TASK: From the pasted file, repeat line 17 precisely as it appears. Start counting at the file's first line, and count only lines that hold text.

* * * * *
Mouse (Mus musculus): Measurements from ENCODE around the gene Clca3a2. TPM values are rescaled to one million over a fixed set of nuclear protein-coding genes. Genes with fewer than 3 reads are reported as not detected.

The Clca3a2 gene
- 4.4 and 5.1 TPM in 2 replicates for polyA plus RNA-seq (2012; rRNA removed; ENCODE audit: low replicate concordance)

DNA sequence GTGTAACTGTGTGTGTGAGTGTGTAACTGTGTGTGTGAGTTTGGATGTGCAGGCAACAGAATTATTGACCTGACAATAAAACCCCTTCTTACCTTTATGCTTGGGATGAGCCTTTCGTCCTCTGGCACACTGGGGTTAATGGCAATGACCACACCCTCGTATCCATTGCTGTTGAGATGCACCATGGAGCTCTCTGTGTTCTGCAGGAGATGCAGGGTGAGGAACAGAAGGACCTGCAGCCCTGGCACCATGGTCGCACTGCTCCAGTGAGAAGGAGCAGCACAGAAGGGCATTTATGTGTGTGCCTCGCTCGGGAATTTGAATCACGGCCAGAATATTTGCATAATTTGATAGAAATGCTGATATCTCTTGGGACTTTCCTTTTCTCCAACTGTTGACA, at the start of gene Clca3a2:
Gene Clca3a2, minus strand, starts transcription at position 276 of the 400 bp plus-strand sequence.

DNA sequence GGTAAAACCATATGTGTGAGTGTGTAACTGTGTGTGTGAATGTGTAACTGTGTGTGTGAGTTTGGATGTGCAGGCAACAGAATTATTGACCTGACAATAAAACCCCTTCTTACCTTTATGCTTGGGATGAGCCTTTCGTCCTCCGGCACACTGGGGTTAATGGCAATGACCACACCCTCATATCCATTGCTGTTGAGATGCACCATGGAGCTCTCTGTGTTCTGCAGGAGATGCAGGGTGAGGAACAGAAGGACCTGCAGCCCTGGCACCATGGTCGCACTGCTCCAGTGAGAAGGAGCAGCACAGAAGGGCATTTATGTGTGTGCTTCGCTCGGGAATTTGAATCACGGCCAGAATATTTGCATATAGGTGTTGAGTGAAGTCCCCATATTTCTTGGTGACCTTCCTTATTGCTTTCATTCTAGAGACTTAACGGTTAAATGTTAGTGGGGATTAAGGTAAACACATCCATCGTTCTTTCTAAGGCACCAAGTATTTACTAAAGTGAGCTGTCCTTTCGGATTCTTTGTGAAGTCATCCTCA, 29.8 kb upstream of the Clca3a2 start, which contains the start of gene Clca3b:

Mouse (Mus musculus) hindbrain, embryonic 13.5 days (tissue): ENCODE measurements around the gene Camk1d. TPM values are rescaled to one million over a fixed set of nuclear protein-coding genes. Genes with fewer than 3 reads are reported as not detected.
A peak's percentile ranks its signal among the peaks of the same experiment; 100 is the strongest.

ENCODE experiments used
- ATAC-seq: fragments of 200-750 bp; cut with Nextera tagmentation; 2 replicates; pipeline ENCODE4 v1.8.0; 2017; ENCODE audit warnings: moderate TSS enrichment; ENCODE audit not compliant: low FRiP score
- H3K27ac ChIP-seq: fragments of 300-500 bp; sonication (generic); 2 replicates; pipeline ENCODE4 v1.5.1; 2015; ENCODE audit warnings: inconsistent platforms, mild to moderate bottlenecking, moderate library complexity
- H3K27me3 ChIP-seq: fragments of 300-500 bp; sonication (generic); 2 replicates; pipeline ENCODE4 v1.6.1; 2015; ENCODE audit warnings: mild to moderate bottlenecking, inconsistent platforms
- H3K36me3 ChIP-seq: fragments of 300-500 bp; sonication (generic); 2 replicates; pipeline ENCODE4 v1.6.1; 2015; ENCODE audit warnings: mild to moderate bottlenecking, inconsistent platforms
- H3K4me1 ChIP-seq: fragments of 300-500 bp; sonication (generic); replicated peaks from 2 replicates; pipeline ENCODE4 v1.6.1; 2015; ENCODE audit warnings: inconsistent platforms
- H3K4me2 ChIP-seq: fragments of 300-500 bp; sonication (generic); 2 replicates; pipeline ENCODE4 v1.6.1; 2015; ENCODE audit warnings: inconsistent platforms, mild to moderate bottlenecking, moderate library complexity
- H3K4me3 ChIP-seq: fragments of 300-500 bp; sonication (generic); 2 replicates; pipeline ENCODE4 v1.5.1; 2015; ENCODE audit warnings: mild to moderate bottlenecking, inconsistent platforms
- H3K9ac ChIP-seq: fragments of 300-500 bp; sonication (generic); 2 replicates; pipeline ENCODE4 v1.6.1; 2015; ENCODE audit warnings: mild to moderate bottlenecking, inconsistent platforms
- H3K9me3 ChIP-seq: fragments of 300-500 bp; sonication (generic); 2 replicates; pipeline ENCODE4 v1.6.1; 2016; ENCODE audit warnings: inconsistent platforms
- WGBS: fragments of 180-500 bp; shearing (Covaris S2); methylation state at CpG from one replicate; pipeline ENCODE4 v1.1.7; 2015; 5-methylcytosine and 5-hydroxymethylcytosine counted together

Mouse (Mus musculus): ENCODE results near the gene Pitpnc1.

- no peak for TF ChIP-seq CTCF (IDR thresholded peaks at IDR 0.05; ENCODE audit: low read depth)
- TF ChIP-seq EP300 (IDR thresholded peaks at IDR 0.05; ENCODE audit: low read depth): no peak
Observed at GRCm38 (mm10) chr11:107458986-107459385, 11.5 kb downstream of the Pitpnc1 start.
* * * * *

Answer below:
- H3K9ac ChIP-seq: fragments of 300-500 bp; sonication (generic); 2 replicates; pipeline ENCODE4 v1.6.1; 2015; ENCODE audit warnings: mild to moderate bottlenecking, inconsistent platforms